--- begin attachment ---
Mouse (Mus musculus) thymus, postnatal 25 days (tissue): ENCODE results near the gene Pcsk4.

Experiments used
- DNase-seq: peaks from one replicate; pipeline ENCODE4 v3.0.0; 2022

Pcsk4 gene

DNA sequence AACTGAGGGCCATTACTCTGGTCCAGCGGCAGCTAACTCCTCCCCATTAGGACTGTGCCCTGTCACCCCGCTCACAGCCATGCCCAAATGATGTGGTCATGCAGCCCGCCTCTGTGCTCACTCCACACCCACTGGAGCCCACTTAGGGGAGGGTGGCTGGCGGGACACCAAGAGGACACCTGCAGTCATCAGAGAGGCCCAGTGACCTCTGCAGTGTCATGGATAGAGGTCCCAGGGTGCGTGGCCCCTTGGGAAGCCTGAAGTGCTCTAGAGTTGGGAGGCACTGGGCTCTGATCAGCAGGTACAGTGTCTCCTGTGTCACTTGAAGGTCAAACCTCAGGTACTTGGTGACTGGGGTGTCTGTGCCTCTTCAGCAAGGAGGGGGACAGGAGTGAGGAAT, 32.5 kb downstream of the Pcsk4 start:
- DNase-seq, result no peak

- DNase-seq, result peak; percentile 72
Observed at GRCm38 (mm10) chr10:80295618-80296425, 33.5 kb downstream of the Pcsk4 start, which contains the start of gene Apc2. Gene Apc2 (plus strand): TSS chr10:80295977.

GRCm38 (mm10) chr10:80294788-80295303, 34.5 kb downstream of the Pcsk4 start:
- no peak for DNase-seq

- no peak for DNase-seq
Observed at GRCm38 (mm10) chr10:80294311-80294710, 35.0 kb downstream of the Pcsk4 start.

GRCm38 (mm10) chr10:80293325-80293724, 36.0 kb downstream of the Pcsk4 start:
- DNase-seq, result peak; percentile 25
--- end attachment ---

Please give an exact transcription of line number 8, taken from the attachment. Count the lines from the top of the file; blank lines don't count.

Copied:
Observed at GRCm38 (mm10) chr10:80295618-80296425, 33.5 kb downstream of the Pcsk4 start, which contains the start of gene Apc2. Gene Apc2 (plus strand): TSS chr10:80295977.